URBANA — A multimillion-dollar overhaul of the University of Illinois Library is apparently moving ahead even as professors and students continue to raise concerns about space and access to its priceless collection.
Provost Andreas Cangellaris expressed full support Thursday for the project first made public a year ago, citing worrisome conditions he found during a tour of the library after being named to his position.
“In my book, it’s a top priority,” Cangellaris said after a town hall meeting about the project.
But he said planners need to continue their consultations with library users, who had plenty of questions Thursday.
“They want to make sure that things don’t happen behind closed doors,” Cangellaris said.
The provost appointed a working group with faculty members last spring who were to collaborate with consultants in drawing up conceptual plans for the $54 million project, which will be financed with a mix of state and university funding and donations.
The working group will continue in some fashion as the project moves to more detailed planning phases “so there is an ongoing dialogue with members of the faculty,” Associate Dean of Libraries Tom Teper said.
University Librarian John Wilkin also pledged to appoint a faculty advisory board to shape the collection and help with decisions about which materials will go into the library’s “stacks” and departmental libraries.
“That’s a very big deal,” said English Professor Lori Newcomb, a member of the working group who had advocated for more faculty input.
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As initially proposed, the project would demolish five of the six stacks, build a new interdisciplinary liberal arts center in their place, move services for undergraduate students into the Main Library and turn the current Undergraduate Library into a home for the archives and other special collections.
The general outlines of the Main Library building were presented Thursday, and the working group will do the same for the proposed Special Collections library in a few weeks, said chairman David Chasco, a UI architecture professor who has worked on libraries for other Big Ten campuses. The group will then write up its report to the provost, he said.
The new five-level building replacing the stacks would have modern storage in the basement to house part of the collection.
The main floor would feature a new information desk near the east entrance, with a multistory atrium opening up views to the collections below. A learning center and student study spaces on the main floor would make up for seating displaced from the Undergrad Library.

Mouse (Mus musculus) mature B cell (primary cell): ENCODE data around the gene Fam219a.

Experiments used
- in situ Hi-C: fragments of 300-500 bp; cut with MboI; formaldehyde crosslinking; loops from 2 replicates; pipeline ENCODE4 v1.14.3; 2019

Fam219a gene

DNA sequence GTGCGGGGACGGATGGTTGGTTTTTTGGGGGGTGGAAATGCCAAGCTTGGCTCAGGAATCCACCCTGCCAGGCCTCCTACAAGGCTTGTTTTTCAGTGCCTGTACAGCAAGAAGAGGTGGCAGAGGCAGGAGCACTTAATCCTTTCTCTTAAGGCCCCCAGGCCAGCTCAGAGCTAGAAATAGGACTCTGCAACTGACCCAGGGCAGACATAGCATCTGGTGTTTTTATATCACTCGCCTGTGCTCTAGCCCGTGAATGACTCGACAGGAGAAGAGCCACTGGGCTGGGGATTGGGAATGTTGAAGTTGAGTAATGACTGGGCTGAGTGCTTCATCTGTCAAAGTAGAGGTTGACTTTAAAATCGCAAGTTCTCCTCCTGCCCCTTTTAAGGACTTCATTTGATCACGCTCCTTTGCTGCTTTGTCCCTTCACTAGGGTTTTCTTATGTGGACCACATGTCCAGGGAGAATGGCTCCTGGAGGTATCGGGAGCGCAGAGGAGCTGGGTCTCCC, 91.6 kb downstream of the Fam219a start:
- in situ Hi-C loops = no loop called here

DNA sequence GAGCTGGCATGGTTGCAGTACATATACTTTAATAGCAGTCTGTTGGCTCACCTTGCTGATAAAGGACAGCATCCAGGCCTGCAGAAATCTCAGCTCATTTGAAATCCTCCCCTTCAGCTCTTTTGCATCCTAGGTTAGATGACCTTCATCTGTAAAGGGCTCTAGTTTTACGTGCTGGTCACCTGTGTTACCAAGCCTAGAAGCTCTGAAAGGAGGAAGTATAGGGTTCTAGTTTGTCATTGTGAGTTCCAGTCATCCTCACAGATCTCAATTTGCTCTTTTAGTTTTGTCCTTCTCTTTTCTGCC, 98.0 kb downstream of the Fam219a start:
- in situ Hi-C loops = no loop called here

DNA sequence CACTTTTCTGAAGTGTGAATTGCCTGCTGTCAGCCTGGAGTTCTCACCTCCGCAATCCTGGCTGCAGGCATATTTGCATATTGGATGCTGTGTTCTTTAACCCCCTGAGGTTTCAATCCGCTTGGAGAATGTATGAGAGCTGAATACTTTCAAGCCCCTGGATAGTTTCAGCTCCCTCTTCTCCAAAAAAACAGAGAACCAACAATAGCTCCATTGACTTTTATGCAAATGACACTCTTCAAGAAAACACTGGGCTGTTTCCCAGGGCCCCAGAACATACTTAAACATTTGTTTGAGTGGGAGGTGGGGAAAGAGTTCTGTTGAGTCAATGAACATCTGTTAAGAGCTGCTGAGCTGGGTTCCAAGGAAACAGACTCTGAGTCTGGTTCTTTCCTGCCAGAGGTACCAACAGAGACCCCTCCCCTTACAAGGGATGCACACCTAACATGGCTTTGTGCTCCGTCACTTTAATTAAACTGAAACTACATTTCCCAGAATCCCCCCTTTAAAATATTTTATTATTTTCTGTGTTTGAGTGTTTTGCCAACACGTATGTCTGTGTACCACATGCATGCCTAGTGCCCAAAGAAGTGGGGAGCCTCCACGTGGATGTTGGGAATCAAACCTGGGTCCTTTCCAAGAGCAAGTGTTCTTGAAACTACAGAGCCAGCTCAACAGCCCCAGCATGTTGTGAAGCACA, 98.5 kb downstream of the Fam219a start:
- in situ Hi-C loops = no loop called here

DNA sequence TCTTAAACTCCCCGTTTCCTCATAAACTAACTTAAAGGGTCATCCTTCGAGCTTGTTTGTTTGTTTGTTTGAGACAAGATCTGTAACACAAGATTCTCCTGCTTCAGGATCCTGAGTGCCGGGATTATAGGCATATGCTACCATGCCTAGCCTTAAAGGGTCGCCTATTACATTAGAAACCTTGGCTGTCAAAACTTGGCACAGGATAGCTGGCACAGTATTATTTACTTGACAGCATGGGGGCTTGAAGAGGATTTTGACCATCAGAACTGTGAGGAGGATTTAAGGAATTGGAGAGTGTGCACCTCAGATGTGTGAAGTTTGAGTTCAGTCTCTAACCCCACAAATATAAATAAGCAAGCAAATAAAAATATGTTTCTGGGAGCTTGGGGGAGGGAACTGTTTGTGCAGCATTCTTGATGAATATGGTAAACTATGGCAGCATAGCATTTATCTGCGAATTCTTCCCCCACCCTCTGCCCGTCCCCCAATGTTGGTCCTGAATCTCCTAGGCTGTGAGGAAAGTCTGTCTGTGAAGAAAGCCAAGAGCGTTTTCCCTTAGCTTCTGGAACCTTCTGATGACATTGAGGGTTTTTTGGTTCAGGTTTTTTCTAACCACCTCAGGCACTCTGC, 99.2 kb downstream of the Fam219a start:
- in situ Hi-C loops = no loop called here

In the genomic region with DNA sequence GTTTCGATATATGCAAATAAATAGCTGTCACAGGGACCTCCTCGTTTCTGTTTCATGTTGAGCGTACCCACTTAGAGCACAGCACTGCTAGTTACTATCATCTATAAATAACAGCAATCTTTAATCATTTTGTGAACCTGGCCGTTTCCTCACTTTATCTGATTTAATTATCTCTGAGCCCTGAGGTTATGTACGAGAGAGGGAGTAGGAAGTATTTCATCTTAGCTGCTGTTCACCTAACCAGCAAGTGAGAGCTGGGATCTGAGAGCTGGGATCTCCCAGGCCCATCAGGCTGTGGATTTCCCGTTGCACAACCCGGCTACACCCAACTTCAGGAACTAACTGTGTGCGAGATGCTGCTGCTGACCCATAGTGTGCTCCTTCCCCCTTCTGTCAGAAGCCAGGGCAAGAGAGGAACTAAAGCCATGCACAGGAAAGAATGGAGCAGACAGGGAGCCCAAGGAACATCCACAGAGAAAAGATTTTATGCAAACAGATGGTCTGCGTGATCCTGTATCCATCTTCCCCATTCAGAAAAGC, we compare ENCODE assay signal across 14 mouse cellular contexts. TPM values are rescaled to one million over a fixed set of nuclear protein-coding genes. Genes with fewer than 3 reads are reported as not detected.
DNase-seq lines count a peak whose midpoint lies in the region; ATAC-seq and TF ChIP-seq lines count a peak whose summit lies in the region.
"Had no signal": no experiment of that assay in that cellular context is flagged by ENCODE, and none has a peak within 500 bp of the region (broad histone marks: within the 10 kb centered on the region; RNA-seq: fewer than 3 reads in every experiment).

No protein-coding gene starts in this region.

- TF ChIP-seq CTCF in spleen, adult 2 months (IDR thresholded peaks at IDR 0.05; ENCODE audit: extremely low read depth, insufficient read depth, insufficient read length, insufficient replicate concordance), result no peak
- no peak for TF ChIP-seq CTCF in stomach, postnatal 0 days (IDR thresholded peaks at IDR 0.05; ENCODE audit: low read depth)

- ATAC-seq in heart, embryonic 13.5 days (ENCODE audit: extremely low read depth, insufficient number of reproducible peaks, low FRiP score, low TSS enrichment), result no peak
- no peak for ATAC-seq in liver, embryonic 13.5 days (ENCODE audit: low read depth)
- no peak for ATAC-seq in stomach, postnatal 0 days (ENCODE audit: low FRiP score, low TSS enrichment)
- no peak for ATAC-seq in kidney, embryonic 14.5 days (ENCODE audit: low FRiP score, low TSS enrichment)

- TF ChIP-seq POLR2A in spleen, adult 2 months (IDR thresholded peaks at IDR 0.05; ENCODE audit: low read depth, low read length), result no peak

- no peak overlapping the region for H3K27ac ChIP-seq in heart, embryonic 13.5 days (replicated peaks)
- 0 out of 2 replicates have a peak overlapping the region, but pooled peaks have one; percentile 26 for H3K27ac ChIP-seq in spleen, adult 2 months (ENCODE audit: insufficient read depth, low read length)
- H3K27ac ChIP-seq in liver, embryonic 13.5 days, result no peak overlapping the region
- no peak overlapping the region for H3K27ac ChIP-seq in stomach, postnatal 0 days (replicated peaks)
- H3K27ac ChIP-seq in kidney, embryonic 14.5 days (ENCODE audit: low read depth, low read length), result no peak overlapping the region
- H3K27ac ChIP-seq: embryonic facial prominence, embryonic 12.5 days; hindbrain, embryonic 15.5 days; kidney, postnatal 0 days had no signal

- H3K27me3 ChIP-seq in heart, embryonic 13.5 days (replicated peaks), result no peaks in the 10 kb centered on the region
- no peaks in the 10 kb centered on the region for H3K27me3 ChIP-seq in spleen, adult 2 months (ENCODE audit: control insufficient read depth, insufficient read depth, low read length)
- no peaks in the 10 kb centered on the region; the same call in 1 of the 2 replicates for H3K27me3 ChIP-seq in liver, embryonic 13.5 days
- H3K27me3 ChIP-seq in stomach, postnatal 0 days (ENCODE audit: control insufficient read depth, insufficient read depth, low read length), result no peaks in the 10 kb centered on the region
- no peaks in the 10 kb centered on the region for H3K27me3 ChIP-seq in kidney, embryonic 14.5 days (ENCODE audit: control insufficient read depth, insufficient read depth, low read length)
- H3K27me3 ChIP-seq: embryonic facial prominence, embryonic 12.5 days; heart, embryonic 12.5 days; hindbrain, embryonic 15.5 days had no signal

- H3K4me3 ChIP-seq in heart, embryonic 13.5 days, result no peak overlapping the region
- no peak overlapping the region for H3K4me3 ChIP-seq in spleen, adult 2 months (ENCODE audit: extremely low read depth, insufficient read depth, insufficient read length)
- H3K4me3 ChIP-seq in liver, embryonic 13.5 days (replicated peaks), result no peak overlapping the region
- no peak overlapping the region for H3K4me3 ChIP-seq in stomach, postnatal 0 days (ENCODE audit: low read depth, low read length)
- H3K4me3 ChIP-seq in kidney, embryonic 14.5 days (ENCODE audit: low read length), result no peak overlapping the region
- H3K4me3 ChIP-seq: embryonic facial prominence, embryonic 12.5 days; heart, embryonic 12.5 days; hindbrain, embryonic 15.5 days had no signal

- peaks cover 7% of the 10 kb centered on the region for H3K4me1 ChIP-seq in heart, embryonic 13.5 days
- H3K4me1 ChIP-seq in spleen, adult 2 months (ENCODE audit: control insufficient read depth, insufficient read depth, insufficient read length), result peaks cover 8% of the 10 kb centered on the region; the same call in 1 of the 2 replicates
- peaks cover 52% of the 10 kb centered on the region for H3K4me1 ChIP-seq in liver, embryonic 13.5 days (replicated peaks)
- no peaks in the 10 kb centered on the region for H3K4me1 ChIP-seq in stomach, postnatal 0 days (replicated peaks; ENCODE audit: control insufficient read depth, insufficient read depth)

Department libraries would all be on the second floor, which also houses the main circulation desk and Reading Room.
The third floor would have a media commons, a scholarly commons and a cooperative research commons. The idea is to provide a space where humanities or social sciences scholars can work individually or come together to collaborate on projects.
The fourth floor would be mostly offices for library administration and other operations, and possibly a graduate commons.
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Newcomb said consultants originally considered a concept for the library as an “innovator” where research projects are initiated, as opposed to the traditional “partner” model where scholars use the library as support for their research. But many faculty members felt the innovator model duplicated existing interdisciplinary centers across campus, she said. So consultants settled on a “partner plus” model that could support collaborative projects when needed.
The renovation plans call for the library to retain the 3.5 million volumes currently stored in the Main Library’s stacks. The rest of the library’s 14 million item collection is mostly in remote storage, online or in specialized libraries across campus.
Classics Professor Ariana Traill and other faculty members in the working group are pushing to build in more capacity and room for growth in the new building. Departmental libraries are already short on space and the Oak Street remote storage facility is at least 80 percent full, she said.
They also want to ensure that scholars in the humanities and social sciences, the library’s heaviest users, maintain the ability to browse the collection — “a very essential way of doing research for many of us,” Traill said.
“This isn’t just a renovation of a space. It’s also a change to a fundamental collection that is like people’s labs,” she said.
Classics graduate student Vaughn Fenton and others were concerned that space allocated to some departmental libraries would shrink by a third or more under plans presented Thursday.
Teper said compact shelving in the new lower-level storage areas will allow the library to accommodate “a lot more material in a lot less square footage,” and other space will be freed up when rare books move to the new special collections library, he said.
But Fenton and others want to be able to interact easily with books and literature, the foundation of their classes.
“Given that we’re all going to be shoved together in these much smaller spaces, I think we all think that might be a problem,” he said.
Graduate students also wanted to be sure they had space for individual research on their own dissertations. The 400 individual study carels now inside the stacks will be lost in the renovation, Teper said, but only about 60 percent are reserved by students now. He assured students the library will provide space to facilitate individual study, separate from the undergraduate population, perhaps with lockers to store materials they’ve checked out.
Chasco said the concerns are heightened because of the UI Library’s status as one of the best in the world.
“There’s a sense of urgency,” he added. “We’ve seen what happened at Notre Dame. We can’t let that happen.”